SAN FRANCISCO – Radar satellite startup Umbra plans to capture imagery with a resolution as high as 15 centimeters per pixel thanks to a Federal Communications Commission license.
The FCC granted Umbra, a Santa Barbara, California, startup preparing to launch its first X-band synthetic aperture radar (SAR) microsatellite this year, an experimental license in February to operate high-bandwidth SAR using the 1,200 MHz band centered on 9.8 GHz and low-bandwidth SAR with the 600 MHz band centered on 9.6 GHz.
Gabe Dominocielo, Umbra co-founder and president, referred to the FCC license as “hitting the regulatory jackpot.”
“Bandwidth is the limiting factor in determining slant range resolution, and ultimately ground plane resolution in the cross-track direction,” Dominocielo said by email. “Improvement in resolution is proportional to the amount of bandwidth available for use by the sensor.”
Umbra raised $32 million in an investment round announced in January.
The company plans to provide customers with inexpensive SAR data rather than geospatial analytics. The National Oceanic and Atmospheric Administration granted Umbra a license in 2018 to offer 25-centimeter resolution from satellites in 515-kilometer sun synchronous orbit.
With the new FCC license “better resolution will be available to some customers,” Umbra said in a March 11 news release. “Umbra anticipates being the sole commercial provider of these high-resolution radar products in the United States and will be selling imagery commercially to customers based in the United States and to allies abroad.”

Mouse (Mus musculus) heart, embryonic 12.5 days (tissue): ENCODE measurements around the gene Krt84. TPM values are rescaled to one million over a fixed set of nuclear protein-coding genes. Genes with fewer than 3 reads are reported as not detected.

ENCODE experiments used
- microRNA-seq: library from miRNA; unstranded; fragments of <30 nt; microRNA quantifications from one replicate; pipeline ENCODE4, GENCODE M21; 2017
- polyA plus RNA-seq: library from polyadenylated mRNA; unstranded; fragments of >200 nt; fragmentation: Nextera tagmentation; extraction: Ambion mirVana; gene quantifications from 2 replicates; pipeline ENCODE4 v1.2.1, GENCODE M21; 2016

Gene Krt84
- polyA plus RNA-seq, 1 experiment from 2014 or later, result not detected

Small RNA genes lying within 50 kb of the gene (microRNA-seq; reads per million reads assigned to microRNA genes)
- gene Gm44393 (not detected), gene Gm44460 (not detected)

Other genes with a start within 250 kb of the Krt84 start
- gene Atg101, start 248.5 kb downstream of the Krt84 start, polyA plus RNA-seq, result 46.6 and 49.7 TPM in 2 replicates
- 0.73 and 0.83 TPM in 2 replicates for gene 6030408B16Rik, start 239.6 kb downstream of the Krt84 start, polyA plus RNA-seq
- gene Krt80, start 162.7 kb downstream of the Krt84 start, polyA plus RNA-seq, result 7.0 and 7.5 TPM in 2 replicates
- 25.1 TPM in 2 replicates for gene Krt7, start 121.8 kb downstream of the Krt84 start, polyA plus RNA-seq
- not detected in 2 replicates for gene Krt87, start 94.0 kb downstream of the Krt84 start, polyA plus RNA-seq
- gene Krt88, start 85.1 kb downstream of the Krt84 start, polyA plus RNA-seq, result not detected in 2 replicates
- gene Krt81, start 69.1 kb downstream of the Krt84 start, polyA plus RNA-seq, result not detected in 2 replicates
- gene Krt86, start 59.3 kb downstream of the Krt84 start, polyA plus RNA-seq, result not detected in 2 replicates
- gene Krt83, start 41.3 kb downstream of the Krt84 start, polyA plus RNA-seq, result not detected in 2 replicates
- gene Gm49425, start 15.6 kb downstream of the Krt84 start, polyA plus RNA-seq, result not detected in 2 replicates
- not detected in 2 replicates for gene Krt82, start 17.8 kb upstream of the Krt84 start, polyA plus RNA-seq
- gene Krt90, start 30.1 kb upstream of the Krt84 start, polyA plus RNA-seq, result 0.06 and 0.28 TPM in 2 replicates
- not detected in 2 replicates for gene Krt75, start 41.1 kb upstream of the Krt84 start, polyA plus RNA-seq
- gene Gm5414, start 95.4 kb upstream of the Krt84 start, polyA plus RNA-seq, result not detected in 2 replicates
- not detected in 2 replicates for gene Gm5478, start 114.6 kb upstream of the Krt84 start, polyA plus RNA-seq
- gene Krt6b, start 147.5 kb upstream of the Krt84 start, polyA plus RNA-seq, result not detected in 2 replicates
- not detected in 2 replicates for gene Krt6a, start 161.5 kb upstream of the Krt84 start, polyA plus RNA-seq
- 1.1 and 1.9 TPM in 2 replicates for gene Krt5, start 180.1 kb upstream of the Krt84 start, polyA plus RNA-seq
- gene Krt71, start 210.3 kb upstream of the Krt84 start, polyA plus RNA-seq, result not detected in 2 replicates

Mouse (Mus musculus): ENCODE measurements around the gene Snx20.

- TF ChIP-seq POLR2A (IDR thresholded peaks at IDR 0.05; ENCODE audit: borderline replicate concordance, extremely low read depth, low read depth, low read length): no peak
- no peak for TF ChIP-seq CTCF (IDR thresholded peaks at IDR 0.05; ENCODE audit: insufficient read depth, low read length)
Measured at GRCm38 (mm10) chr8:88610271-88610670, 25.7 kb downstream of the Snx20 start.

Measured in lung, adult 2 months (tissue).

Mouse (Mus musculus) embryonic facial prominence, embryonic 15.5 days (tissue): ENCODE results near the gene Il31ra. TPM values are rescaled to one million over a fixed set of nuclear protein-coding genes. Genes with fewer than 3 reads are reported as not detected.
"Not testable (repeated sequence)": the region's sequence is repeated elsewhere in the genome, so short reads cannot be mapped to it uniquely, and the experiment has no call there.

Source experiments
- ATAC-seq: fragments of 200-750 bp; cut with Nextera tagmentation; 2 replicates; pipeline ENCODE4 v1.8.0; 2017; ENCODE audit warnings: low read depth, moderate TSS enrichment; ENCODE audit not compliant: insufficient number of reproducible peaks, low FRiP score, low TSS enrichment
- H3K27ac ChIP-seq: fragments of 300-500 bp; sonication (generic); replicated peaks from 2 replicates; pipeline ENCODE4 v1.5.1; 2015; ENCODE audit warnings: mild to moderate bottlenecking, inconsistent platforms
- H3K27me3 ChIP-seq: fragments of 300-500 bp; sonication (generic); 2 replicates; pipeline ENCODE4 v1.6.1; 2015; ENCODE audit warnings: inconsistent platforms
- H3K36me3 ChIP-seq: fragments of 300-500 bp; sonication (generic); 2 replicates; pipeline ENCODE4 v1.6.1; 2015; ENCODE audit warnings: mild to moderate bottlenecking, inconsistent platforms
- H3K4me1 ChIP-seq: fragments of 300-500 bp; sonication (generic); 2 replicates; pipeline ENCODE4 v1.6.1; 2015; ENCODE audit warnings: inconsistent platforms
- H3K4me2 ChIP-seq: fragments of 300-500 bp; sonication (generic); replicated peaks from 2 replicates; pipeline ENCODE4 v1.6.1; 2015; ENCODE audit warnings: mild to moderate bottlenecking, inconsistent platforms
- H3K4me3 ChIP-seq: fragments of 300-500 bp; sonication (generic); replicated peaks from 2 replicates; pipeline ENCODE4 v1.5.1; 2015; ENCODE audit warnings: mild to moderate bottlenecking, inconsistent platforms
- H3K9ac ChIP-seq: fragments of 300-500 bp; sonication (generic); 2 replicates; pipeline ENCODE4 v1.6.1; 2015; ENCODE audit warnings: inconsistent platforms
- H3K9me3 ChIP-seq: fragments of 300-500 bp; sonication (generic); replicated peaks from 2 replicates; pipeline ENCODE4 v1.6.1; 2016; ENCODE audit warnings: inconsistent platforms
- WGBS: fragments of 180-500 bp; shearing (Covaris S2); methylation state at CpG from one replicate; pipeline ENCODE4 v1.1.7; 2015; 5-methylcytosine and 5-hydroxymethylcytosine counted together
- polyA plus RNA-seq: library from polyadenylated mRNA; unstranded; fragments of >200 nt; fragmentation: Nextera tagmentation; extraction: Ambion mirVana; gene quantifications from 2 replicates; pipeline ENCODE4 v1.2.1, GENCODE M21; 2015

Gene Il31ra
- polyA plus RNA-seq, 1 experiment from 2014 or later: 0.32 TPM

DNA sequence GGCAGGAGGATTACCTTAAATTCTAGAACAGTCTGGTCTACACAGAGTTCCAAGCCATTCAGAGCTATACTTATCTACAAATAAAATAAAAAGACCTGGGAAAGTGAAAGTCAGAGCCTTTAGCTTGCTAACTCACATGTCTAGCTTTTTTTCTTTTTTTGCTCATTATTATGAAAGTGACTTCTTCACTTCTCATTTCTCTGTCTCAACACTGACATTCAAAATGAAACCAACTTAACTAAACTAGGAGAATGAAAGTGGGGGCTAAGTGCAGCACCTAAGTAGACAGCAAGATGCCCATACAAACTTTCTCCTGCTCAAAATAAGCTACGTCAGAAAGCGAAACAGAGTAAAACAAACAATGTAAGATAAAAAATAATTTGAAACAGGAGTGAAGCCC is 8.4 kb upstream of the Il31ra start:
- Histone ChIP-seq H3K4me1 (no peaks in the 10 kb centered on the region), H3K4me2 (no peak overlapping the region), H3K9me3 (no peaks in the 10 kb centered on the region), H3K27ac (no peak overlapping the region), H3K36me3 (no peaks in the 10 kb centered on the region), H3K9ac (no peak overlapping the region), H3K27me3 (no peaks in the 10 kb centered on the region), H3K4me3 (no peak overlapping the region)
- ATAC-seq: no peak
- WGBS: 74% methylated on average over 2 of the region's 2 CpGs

Dominocielo declined to say whether U.S. defense and intelligence agencies were the customers likely to obtain access to Umbra’s highest-resolution imagery and data.
Umbra seeks to gather high resolution SAR data to feed artificial intelligence and machine learning algorithms.
“AI and machine learning algorithms are only as good as the data they are given,” Dominocielo said. “High resolution SAR images intrinsically are more valuable. Superior data will enable analytics firms and governments to improve their AI and machine learning workflows.”
The Commerce Department revised regulations for commercial remote sensing satellite systems in 2020, streamlining the licensing process with the goal of making U.S. companies more competitive globally.
The revised rules compare remote sensing systems with similar systems that are not subject to NOAA’s jurisdiction, including those licensed by other nations. Anything with similar capabilities to what is already available is now subject to minimal regulation compared with systems that offer improved capabilities.